Abercrombie & Fitch: Former CEO accused of exploiting aspiring models at sex parties
The former CEO of Abercrombie & Fitch, along with his partner, have been accused of allegedly exploiting men hired for sex parties the couple hosted.
Mike Jeffries and Matthew Smith have been named in a BBC Panorama investigation into the ex-fashion boss, with numerous reported victims telling the broadcaster of their involvement with the pair, many of whom were aspiring models keen to break into the industry.
The BBC claims to have uncovered a “highly organised network” which was used to find young men to attend parties held by Jeffries and Smith, and a middleman who would also take advantage of the men.
The middleman told the BBC all the men involved did so “with their eyes wide open”, but eight people have made claims that they were “exploited or abused”.
Neither Jeffries or Smith have responded to the BBC’s request for comment on the allegations.
The BBC says two former US prosecutors who reviewed its evidence have called for an investigation into sex trafficking charges being brought in the US.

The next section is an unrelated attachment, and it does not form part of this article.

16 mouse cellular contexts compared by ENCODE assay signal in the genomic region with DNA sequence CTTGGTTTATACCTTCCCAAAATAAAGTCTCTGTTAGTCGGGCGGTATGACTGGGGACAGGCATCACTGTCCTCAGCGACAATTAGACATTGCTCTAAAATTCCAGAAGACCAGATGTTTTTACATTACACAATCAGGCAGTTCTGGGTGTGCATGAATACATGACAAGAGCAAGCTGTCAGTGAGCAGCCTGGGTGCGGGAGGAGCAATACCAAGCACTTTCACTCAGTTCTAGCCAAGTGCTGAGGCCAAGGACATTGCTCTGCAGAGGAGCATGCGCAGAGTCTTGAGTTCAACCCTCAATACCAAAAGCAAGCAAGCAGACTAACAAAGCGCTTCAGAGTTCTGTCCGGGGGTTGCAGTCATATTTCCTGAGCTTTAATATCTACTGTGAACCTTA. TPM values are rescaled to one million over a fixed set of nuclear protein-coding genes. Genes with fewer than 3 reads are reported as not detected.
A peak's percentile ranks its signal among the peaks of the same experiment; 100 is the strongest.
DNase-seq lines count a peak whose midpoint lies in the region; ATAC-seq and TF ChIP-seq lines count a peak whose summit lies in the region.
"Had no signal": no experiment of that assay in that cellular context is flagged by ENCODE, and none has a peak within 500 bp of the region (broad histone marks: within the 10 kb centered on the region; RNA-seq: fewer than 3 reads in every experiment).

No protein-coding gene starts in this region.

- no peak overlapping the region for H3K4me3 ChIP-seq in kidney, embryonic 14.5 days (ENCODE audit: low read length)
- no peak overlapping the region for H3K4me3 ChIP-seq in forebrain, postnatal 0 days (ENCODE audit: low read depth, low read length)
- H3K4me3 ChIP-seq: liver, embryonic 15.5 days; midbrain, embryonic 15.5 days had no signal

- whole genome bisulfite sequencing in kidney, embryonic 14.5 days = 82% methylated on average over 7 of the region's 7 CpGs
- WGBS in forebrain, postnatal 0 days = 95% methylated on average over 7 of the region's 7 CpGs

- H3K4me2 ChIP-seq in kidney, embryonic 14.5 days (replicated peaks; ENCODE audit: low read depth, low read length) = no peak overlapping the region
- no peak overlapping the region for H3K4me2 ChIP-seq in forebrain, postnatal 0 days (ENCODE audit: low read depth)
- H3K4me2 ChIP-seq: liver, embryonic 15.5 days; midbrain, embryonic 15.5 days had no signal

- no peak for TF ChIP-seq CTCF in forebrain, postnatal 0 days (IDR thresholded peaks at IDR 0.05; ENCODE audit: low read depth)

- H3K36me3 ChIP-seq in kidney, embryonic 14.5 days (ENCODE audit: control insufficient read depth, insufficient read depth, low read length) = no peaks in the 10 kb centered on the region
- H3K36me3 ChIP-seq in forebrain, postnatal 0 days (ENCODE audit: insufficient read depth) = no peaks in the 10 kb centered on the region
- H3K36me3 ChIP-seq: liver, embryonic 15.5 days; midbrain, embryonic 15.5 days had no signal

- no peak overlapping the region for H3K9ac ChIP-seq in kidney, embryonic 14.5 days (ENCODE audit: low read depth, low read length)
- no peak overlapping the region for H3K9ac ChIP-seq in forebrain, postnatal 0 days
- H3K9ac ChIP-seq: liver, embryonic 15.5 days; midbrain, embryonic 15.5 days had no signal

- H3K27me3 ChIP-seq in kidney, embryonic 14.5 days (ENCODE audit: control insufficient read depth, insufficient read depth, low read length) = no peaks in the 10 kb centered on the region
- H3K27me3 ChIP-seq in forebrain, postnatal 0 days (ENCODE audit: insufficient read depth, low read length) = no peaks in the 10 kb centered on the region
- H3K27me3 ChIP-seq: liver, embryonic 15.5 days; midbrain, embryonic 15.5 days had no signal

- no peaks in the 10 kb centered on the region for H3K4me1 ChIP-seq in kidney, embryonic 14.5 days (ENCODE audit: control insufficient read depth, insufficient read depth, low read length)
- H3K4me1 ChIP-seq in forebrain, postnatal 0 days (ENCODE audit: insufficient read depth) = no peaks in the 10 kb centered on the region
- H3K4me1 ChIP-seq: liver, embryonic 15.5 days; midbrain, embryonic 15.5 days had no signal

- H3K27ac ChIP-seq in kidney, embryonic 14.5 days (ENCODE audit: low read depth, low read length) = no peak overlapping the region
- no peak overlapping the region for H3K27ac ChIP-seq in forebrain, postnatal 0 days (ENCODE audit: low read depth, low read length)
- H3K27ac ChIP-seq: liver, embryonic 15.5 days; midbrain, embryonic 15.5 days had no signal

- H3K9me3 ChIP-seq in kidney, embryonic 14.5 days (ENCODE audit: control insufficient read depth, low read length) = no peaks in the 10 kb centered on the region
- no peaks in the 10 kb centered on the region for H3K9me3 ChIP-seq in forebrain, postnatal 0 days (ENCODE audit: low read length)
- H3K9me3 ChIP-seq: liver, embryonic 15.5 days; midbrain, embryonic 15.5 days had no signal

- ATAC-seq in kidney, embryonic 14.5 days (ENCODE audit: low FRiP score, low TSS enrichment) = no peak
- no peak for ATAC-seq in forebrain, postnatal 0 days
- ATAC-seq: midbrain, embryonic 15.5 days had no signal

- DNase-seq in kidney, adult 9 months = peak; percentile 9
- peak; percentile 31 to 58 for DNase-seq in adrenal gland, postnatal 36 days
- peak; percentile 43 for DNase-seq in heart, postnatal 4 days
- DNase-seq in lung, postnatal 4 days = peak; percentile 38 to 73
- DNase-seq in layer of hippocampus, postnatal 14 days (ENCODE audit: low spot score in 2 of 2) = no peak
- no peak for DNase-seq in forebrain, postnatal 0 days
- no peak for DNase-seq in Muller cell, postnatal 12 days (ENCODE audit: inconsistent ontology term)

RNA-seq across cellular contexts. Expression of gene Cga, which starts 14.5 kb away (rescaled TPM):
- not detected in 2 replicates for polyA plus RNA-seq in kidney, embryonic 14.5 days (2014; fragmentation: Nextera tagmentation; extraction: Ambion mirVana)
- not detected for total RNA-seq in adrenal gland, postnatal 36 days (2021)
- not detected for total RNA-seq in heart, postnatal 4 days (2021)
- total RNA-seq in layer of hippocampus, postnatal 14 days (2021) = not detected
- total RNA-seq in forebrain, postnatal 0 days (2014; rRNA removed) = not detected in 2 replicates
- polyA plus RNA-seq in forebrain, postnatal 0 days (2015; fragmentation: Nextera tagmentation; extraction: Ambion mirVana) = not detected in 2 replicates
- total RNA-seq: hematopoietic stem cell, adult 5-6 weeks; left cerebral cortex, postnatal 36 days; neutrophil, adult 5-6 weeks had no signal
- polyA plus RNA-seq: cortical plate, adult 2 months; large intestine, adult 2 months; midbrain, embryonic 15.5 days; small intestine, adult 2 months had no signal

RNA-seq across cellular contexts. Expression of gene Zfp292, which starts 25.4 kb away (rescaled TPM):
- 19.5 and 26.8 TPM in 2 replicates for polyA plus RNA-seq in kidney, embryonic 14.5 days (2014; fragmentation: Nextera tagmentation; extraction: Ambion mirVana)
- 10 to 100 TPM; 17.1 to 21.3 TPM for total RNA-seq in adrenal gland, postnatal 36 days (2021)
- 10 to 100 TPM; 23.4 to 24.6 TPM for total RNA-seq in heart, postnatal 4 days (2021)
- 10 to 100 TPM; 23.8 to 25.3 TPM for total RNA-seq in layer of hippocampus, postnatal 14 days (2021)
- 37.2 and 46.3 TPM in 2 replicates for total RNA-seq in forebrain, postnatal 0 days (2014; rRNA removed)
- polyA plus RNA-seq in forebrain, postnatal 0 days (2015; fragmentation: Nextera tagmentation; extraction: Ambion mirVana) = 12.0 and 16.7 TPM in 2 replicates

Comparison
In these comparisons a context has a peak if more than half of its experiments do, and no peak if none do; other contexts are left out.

Attending parties could ‘make’ a model’s career
The BBC has been investigating Jeffries and his partner for two years, and of the men spoken to who attended the parties, half of them claimed that were misled about the nature of the events, while others were aware the parties were of a sexual nature.
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One man, who hoped to become model, told the BBC that he attended an event in the Hamptons, Long Island in 2010, under the impression that Jeffries could “make his career”. He claims he was given poppers and had sex with the former A&F boss.
Another, was told “you don’t have to do anything you don’t want to do” by an older model, but who also added: “The further you go, the better”.
The BBC also found that men were paid between $500-$1000 to attend the parties, and most were “sexually auditioned” by the middleman before being introduced to the wealthy couple.
Other details include some men having their body hair shaved, while all signed non-disclosure agreements (NDAs).
Staff working for the couple said they were told to vacate the Hampton property every Saturday afternoon.
The incidents are alleged to have taken place at Jeffries’ New York home, as well as in hotels across the world.
Jeffries joined Abercrombie & Fitch in 1992, reviving its fortunes and running it for more than two decades, until he stepped down amid declining sales in 2014.
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